Efficient air ticket searching & booking techniques.
And now, already knowing everything here is to know about money saving methods and risks awaiting us literally on every step during our acquisition of flight tickets, it's time (at long last) to begin such a search of these very tickets.
If you haven't yet heard anything about money saving methods or risks awaiting us, then you'll be well advised to read the following pages from our site: Tips for Buying Affordable Air Tickets and How to avoid being scammed while booking a flight.
It must be said that on the internet a great variety of flight search engines is available and one can easily get lost, if not to try and classify them somehow.
I won't be talking below about Global Distribution Systems (GDS: Amadeus, Travelport, Sabre и so on), because they never deal directly with the end users (some consider this fact to be beneficial for these users) and act merely as a link between travel service providers and travel agencies.
1. From an utilitarian point of view first of all we should mention price aggregators (price comparison sites or metasearch engines). Only with their help one can get the general idea on the existing price rage for the desired tickets. It's impossible to book tickets from these websites directly, we'll be redirected to a page of an online travel agency (OTA) or an airline.
Keep in mind, that price aggregators are not always able to provide us with the opportunity of comparing the fares from various providers accurately: airlines offer various classes of service with various baggage rules (or a particular fare can cover only the carriage of hand luggage), travel agencies impose service charges (more information on the subject you'll be able to find here: How to avoid being scammed while booking a flight) or the information about the tickets is simply outdated.
The largest and well-proven metasearch systems:
- momondo.com + iphone app,
- skyscanner.com + iphone app,
- jetradar.com + iphone app,
- lookupfare.com + iphone app.
The results produced by them all are usually the same or very similar, but the time required for "the search" (or for a data base request and rendering of an answer) will vary. But due to the fact that all these price aggregators conduct their search not only through the sites of large, but also a variety of small ones, airlines and online travel agencies, one of them may have the tickets for a particular direction at the most attractive price, especially if this direction is not very popular (or it's just off-season there). So, if you have some time, you can give a try each and everyone of them.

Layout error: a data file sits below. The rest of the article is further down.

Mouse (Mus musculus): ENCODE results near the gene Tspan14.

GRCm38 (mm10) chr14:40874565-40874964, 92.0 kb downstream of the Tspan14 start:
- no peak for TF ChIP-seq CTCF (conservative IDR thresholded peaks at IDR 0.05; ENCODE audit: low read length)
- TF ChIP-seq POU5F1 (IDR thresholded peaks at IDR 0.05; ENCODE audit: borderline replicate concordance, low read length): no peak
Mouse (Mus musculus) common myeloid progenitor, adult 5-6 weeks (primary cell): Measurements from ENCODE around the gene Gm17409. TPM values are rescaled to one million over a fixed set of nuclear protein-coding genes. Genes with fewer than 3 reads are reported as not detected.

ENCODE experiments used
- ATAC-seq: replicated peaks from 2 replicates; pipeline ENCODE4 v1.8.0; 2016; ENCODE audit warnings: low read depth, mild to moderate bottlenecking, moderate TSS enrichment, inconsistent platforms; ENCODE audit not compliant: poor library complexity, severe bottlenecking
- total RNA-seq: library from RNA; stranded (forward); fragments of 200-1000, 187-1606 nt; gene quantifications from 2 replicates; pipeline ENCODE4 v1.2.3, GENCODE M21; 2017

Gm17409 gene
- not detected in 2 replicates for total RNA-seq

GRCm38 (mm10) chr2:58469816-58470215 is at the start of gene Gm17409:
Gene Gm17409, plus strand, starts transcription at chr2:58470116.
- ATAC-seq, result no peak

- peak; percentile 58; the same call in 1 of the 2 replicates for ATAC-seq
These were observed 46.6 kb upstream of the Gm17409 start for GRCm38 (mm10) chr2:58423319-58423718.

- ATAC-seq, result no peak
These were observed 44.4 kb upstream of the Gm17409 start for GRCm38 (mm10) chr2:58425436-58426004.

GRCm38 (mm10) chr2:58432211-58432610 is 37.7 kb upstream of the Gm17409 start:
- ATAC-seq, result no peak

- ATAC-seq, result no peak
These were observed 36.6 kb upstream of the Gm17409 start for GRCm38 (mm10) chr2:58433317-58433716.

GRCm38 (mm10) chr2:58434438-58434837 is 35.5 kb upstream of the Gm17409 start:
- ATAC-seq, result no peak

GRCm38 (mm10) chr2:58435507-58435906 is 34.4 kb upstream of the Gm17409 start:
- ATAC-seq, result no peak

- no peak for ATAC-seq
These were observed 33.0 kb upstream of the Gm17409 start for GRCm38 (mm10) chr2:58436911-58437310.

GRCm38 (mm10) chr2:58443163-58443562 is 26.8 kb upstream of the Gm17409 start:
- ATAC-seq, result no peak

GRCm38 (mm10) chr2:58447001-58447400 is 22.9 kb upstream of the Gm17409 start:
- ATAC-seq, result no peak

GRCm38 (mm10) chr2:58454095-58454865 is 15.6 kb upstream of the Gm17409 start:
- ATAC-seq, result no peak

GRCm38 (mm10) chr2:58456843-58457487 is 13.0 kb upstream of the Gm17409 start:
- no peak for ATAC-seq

Perhaps tripadvisor.com is not considered to be among the best price aggregators, but now it's possible to see its user reviews of various airlines and perhaps it were even better, if we could see there reviews of various OTAs (Online Travel Agencies) also.
Google has also launched a new service: Google Flights. The results are received almost instantaneously, but in comparison to the above mentioned price aggregators the number of service providers through which the search is conducted is (yet?) very limited. So you can either get the desired option or not, but it won't take long for you to clarify the issue.
2. With a high degree of probability, the ticket which we've found we'll be able to book only through a website of an online travel agency.
It happens first of all because only a few airlines distribute their tickets exclusively through their own channels (what is rather an exception to the existing rules now), and at a certain point of time an airline can simply run out of these very tickets: they all are being allocated to travel agencies.
And secondly, travel agencies can obtain these tickets from airlines at a great discount on the account of a large estimated volume of sales, so for the most popular destinations they can often offer tickets at a lower price, when compared to the airlines themselves.
Thus, as you can see, travel agencies exist not only in order to increase our expenses through their service fees. However the major agencies alone are able to compel airlines to give any significant discount:
The great advantage of expedia and Orbitz (the latter now owned by expedia) is the absence of booking, changing or cancellation fees (but airport taxes, fees of airlines themselves and so on don't disappear of course), but in some cases these charges may occur (again, it's always worth looking through service terms & conditions).
Some airlines (Southwest Airlines, Allegiant Air, Lufthansa, a number of low-cost carriers) currently don't want to distribute their tickets through GDSs or OTAs anymore and impose additional charges (Lufthansa - € 18) on tickets sold this way. They are trying to draw maximum number of customers to their own websites through which they would be able to sell various additional services.
3. On the website of the chosen airline it's also better not to buy a certain air ticket at once. Look at the conditions of carriage first (here you'll find baggage policies of many European airlines).
Particular attention should be paid to the baggage allowance (currently some airlines introduce fares that do not allow transportation of checked baggage (cabin luggage only) and on the conditions of carriage for sports equipment and pets, but only if this is relevant in your case :).
Otherwise carriage of set of skis or your pet may substantially affect the final cost of your flight tickets and exceed such offered by another airline. Some useful links at the bottom of the page.
From time to time airlines organize promos and sell their tickets at a discount. Some interesting offers you'll be able to find on the page Hot deals, special offers, promo codes and coupons of our site.